Can drug medication be maintained safely during orthomolecular treatment?
RioCan Yonge-Eglinton Centre
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Toronto, Ontario, M4P 1E4
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The answer is two-fold:
1.) Orthomolecular medicine is well-known, with established safety as a ‘non-drug’ psychiatric alternative or adjunct treatment.
Orthomolecular treatment can be used safely when taking psychotropic* medication.
2.) Yes, clients who have been maintained on psychotropic medication should continue to do so during orthomolecular treatment.
This is the case because most drug maintenance protocols impose a synthetic receptor profile that if you withdraw from the medication, will increase the risk for receptor decompensation and relapse. Not all psychotropic medication is associated with receptor decompensation aspects. The bottom line is that the majority of anti-psychotic, mood disorder, mood stabilizer and benzodiazepine-class medications have a dependency potential as they are often difficult to withdraw from without symptom remergent side effects. The other side of the coin is that appropriately prescribed psychotropic medications can succeed in palliating symptoms to some degree so many patients are leary about coming off a medication and losing palliative benifits. It is not uncommon to see this ‘dammed if you do, dammed if you don’t’ meltdown.
Orthomolecular medicine can help here; those who show 40-60% improvement with orthomolecular treatment are considered best served by maintaining the lowest effective dose of medication under MD supervision
Medication Management Considerations
If you are doing poorly on your psychotropic medication or the medication prescribed is not optimally managed, we suggest you get your medication history assessed and are provided with viable alternatives. Address these concerns with the prescribing MD or get a referral to the CAMH for a Meds Review. You can also make an appointment with a pharmacologist who specializes in psycho-pharmacology.
When Psychotropic Medications are Most Useful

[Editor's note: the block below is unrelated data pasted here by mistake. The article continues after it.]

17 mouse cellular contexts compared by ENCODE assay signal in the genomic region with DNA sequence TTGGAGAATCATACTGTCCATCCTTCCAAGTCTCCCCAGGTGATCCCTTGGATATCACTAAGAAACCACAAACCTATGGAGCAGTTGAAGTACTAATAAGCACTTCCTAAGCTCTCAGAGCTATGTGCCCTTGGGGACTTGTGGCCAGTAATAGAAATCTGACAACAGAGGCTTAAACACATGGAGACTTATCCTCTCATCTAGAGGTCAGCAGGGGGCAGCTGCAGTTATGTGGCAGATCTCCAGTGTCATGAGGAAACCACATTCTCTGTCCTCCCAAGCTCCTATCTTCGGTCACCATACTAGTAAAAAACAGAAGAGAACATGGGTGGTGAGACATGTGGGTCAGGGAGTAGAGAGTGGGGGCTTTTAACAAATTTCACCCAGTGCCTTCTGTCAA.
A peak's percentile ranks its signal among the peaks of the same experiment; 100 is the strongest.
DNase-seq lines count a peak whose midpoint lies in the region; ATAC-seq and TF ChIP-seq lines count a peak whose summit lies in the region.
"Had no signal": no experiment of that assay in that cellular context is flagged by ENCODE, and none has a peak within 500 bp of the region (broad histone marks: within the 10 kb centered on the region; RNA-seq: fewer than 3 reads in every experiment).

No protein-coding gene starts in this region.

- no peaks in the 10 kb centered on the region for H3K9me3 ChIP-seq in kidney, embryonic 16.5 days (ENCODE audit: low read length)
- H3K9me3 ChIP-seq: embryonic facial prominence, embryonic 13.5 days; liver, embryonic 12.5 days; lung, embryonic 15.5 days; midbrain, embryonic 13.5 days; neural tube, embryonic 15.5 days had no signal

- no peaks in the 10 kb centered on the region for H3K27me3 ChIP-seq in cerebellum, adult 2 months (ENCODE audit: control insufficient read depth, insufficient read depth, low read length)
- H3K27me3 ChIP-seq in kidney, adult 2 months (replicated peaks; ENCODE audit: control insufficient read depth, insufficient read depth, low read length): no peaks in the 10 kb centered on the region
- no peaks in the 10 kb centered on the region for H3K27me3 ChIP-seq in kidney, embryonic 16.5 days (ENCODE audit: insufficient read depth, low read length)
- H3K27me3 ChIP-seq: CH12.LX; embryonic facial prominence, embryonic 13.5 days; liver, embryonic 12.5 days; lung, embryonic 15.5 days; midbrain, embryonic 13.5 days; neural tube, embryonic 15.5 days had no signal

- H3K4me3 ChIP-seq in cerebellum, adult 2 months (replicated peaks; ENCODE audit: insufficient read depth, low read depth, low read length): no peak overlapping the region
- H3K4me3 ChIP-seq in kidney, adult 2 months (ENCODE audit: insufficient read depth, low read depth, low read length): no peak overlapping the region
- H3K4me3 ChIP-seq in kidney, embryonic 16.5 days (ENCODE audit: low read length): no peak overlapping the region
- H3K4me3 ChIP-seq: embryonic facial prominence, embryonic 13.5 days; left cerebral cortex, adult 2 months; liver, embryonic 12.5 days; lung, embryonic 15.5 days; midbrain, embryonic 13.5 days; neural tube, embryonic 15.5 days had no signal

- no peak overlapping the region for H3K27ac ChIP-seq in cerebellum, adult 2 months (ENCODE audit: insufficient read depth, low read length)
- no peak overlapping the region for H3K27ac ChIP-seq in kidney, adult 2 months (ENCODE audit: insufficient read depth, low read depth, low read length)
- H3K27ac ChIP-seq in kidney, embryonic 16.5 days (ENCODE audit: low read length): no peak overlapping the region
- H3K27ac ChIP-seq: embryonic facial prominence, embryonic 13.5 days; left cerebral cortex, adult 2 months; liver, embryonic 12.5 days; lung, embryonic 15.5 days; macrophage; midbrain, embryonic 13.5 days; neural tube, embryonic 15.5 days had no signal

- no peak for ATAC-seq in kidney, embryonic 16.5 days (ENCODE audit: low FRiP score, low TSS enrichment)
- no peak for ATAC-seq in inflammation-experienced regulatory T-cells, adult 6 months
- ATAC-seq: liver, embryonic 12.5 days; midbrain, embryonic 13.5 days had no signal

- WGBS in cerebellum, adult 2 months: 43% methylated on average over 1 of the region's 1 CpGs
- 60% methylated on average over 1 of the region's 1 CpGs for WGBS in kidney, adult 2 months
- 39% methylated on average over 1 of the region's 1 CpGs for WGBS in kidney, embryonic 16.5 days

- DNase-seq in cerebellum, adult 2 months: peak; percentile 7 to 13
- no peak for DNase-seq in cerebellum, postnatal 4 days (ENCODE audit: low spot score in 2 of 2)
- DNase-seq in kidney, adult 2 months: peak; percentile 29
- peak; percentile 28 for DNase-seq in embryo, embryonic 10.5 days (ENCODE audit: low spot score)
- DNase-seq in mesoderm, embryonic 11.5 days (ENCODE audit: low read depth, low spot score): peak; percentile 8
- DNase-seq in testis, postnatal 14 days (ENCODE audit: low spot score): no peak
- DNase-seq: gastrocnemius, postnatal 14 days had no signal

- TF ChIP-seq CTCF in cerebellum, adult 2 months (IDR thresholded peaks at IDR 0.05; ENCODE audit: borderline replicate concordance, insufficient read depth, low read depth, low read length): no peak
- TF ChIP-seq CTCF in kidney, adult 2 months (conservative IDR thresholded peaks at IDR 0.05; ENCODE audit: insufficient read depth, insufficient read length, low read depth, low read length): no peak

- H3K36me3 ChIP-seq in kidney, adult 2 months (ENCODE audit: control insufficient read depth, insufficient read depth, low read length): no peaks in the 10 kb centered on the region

Psychotropic medications are most useful in cases that require a short-term palliative measure to potently suppress presenting symptoms. These cases often present in crisis and sometimes after years of avoiding medical help. Many medications yield marginal improvement and have to be taken long-term due to receptor decompensation and secondary dependency. The cost of palliating symptoms and easing a portion of the suffering therefore needs to be weighed. These drugs assume a synthetic brain chemistry profile that is as with many drugs, not always well targeted. Today we see palliation an integral part of a cyclic relapse syndrome that defines ‘the revolving door era’ of mental health treatment. Unfortunately in crisis situations, nutritional orthomolecular interventions, no matter how targeted, may not act quick enough to achieve an immediate positive response.
In summary, when indicated in crisis, psychotropic medication should be implemented at the lowest effective dose while orthomolecular treatment addresses other causative aspects.* Psychotropic substances alter brain function directly by inducing changes in perception, mood, thinking, consciousness and behaviour.Psychotropic medications include anti-depressants (SSRI’s/NRI’s/SNRI’s/MAOI’s/Tricyclics/etc.), anti-anxiety medications, mood stabilizers (anti-convulsants/lithium/etc.), anti-psychotics (neuroleptics/tranquilizers/major sedative class), sleeping pills, stimulants (Adderall/Ritalin/etc.), etc. Recreational drugs also have addictive and psychoactive components.